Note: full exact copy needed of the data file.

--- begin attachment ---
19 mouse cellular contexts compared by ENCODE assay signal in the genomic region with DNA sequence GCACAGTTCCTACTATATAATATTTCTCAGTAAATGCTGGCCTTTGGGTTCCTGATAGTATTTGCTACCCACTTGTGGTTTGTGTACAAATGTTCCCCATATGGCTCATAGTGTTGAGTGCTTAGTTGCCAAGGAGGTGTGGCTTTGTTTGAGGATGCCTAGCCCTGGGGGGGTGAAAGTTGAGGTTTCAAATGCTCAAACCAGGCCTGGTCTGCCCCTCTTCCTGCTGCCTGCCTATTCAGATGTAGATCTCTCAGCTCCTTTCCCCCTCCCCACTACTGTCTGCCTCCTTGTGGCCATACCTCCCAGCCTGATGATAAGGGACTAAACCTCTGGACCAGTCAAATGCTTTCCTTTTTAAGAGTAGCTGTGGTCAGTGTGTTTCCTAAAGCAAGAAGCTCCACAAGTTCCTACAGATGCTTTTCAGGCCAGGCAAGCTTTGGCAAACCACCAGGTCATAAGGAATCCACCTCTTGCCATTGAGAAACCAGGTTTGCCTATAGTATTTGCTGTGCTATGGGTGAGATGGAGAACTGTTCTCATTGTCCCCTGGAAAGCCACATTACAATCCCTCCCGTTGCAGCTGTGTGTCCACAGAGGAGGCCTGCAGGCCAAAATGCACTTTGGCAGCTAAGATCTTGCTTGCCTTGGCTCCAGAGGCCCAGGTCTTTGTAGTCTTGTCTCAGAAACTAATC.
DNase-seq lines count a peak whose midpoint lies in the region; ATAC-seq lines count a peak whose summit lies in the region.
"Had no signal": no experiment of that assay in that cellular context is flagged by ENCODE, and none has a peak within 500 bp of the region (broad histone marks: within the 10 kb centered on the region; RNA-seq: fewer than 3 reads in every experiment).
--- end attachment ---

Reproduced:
19 mouse cellular contexts compared by ENCODE assay signal in the genomic region with DNA sequence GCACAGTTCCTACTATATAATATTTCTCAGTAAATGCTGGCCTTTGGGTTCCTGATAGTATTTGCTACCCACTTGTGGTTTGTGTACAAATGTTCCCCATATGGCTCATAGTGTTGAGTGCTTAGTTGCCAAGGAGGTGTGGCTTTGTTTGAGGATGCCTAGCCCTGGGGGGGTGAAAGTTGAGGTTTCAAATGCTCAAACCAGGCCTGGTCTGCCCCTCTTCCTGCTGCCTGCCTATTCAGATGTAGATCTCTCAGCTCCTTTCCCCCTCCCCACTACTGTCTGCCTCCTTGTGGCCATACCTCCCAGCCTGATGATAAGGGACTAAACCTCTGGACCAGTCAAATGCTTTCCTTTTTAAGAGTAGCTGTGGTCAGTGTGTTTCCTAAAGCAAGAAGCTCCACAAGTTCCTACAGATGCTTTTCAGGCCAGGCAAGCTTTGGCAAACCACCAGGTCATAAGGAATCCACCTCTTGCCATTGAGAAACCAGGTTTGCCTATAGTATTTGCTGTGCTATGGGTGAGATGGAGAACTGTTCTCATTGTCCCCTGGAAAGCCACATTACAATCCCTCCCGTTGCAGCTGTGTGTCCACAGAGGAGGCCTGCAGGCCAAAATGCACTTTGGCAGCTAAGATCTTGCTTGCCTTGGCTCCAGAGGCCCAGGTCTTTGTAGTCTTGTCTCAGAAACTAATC.
DNase-seq lines count a peak whose midpoint lies in the region; ATAC-seq lines count a peak whose summit lies in the region.
"Had no signal": no experiment of that assay in that cellular context is flagged by ENCODE, and none has a peak within 500 bp of the region (broad histone marks: within the 10 kb centered on the region; RNA-seq: fewer than 3 reads in every experiment).